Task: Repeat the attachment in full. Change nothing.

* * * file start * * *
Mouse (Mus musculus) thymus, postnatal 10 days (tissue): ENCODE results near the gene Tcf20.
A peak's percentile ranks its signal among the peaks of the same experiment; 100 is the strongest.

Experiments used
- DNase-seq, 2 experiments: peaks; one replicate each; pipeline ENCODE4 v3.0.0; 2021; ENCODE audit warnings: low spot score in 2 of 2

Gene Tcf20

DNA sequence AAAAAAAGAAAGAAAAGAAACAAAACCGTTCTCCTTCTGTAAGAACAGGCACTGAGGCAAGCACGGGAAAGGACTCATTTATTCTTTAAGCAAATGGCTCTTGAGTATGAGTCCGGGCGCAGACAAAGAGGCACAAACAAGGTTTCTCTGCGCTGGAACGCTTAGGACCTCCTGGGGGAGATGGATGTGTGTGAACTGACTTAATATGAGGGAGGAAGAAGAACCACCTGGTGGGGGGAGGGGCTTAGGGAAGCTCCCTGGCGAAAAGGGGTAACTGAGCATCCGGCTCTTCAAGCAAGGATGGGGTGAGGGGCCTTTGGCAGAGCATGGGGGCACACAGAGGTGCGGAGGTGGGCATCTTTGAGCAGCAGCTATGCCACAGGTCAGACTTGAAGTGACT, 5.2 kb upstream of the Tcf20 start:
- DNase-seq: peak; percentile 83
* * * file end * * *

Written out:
Mouse (Mus musculus) thymus, postnatal 10 days (tissue): ENCODE results near the gene Tcf20.
A peak's percentile ranks its signal among the peaks of the same experiment; 100 is the strongest.

Experiments used
- DNase-seq, 2 experiments: peaks; one replicate each; pipeline ENCODE4 v3.0.0; 2021; ENCODE audit warnings: low spot score in 2 of 2

Gene Tcf20

DNA sequence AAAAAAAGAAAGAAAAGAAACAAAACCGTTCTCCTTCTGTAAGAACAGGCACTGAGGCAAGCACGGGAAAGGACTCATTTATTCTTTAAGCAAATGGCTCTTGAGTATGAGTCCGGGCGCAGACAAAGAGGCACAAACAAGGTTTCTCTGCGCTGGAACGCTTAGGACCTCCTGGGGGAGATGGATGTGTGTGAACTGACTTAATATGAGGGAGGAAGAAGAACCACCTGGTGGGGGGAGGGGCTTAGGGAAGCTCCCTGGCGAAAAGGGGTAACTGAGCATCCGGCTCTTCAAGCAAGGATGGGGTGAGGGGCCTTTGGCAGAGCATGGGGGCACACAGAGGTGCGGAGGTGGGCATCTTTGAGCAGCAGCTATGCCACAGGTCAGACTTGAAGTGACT, 5.2 kb upstream of the Tcf20 start:
- DNase-seq: peak; percentile 83